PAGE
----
Herbert Weir Smyth [n.d.], A Greek Grammar for Colleges; Machine readable text [info] [word count] [Smyth].
Previous Sub2Sect

Next Sub2Sect

2014

Infinitive in Wishes.—The infinitive with a subject accusative may be used in the sense of the optative of wish, usually with the same ellipsis as in 2013 c.

θεοὶ πολῖται, μή με δουλεία_ς τυχεῖν ye gods of my country, may bondage not be my lot! A. Sept. 253, ὦ Ζεῦ, ἐκγενέσθαι μοι Ἀθηναίους τείσασθαι oh Zeus, that it be granted to me to punish the Athenians! Hdt. 5.105 (cp. ὦ Ζεῦ, δός με τείσασθαι μόρον πατρός oh Zeus, grant that I may avenge my father's murder! A. Ch. 18). This construction is very rare in Attic prose: τὸν κυνηγέτην ἔχοντα ἐξιέναι . . . ἐλαφρὰ_ν ἐσθῆτα the hunter should go forth in a light dress X. Ven. 6.11. Here no definite verb can be supplied.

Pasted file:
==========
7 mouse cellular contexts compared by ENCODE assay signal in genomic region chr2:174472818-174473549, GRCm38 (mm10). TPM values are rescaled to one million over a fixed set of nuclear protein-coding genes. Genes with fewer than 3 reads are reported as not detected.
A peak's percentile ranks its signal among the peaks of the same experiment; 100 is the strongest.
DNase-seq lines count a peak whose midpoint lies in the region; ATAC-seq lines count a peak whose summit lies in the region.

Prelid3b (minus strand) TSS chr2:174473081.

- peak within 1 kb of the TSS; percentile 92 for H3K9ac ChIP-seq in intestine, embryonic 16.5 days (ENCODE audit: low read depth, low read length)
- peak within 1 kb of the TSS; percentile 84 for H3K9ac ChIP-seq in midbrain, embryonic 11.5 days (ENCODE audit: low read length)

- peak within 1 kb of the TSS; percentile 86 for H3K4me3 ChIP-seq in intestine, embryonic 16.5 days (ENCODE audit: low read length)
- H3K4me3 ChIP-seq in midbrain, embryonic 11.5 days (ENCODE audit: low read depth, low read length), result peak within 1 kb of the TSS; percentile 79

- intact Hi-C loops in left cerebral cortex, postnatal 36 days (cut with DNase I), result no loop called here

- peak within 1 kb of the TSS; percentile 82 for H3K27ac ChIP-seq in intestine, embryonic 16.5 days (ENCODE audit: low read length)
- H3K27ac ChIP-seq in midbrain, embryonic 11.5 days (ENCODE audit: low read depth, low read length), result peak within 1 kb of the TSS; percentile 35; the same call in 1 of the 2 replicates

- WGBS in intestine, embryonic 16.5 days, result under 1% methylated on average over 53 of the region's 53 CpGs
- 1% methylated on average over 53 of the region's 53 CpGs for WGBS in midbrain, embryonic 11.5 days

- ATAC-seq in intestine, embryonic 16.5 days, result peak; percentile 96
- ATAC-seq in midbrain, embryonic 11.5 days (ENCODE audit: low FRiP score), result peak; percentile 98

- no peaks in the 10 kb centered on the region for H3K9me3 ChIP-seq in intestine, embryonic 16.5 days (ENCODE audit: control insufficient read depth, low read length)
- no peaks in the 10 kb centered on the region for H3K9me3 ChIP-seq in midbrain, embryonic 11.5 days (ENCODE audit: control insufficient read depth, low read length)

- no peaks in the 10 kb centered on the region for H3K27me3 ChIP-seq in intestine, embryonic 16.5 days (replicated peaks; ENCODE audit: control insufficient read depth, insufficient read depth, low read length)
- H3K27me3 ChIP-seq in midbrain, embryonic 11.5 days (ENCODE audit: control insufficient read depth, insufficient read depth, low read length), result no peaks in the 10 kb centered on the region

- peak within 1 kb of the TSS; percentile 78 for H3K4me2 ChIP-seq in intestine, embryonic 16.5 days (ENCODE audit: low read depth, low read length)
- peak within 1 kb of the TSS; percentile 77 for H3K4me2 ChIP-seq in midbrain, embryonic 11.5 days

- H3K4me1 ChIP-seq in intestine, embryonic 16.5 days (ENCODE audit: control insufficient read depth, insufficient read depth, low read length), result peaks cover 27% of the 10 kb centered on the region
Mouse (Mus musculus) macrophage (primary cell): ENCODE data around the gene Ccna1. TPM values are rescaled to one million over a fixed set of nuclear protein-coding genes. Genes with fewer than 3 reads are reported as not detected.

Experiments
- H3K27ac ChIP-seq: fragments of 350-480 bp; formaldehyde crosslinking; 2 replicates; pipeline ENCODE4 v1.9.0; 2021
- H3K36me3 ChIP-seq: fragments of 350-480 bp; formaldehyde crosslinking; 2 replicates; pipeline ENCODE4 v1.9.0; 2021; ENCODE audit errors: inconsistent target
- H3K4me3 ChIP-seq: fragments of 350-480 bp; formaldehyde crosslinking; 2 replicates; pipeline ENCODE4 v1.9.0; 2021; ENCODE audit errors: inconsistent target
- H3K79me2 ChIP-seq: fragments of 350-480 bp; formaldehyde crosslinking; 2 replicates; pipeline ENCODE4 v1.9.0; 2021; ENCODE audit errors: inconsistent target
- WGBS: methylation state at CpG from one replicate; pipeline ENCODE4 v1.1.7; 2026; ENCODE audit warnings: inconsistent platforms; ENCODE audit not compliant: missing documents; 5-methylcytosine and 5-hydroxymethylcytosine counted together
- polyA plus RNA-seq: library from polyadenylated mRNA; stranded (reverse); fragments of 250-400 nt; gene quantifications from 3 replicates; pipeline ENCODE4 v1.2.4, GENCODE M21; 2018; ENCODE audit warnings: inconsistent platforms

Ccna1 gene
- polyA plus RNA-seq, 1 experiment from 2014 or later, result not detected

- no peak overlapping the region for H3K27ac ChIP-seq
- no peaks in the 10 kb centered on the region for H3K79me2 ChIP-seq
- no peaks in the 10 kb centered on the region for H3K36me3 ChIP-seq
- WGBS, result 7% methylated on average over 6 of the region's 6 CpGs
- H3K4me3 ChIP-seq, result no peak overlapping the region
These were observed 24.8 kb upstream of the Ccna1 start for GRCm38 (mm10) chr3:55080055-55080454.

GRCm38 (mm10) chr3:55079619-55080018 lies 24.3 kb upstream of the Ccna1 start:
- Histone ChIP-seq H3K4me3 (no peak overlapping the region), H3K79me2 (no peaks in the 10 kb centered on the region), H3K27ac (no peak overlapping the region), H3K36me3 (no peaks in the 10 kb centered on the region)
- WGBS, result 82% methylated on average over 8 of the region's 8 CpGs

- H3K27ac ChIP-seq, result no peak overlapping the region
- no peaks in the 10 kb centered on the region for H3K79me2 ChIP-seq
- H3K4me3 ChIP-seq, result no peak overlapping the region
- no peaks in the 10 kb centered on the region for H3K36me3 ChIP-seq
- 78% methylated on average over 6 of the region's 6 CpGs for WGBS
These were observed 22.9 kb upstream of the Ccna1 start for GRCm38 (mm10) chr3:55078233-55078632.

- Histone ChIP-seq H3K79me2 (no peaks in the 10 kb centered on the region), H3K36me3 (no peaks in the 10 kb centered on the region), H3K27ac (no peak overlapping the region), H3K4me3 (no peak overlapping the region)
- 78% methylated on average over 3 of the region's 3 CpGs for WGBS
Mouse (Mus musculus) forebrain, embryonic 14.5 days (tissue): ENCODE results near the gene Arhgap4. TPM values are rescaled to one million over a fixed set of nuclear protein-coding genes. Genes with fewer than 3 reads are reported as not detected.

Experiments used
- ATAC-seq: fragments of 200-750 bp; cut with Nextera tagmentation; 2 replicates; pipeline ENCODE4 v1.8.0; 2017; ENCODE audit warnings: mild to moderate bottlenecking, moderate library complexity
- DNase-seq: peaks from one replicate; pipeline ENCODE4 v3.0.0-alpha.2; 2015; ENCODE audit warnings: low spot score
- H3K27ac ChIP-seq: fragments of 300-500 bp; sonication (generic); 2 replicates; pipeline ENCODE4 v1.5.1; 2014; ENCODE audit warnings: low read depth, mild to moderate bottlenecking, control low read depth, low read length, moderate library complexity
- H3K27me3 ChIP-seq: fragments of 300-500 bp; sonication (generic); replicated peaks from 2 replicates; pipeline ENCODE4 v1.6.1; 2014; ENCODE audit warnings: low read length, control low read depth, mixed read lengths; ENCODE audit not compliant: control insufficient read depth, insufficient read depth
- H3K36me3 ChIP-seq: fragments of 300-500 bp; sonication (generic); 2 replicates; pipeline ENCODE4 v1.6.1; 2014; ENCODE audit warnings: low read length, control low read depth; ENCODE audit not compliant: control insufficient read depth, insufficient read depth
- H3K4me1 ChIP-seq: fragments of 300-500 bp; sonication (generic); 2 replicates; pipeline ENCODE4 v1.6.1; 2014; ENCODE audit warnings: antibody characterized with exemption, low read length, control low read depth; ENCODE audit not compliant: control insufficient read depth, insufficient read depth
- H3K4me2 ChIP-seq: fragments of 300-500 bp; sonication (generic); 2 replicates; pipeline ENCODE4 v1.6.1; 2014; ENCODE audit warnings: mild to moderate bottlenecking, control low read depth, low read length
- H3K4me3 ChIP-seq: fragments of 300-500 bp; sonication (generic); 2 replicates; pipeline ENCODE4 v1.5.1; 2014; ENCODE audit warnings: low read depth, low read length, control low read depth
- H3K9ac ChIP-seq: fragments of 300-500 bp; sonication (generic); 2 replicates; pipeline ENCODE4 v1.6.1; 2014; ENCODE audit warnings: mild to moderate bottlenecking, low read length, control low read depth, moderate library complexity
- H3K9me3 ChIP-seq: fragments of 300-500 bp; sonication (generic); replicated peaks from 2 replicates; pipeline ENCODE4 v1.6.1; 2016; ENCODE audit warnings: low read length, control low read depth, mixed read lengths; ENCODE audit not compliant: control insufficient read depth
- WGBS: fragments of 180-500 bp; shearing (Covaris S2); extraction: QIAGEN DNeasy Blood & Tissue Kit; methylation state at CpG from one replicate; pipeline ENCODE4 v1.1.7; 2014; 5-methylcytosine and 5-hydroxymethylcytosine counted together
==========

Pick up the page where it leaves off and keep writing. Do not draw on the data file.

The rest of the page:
a. The nominative with the infinitive (instead of the optative) after αι' γάρ occurs in Homer (η 311, ω 376).

Previous Sub2Sect

Next Sub2Sect


Herbert Weir Smyth [n.d.], A Greek Grammar for Colleges; Machine readable text [info] [word count] [Smyth].
Powered by PhiloLogic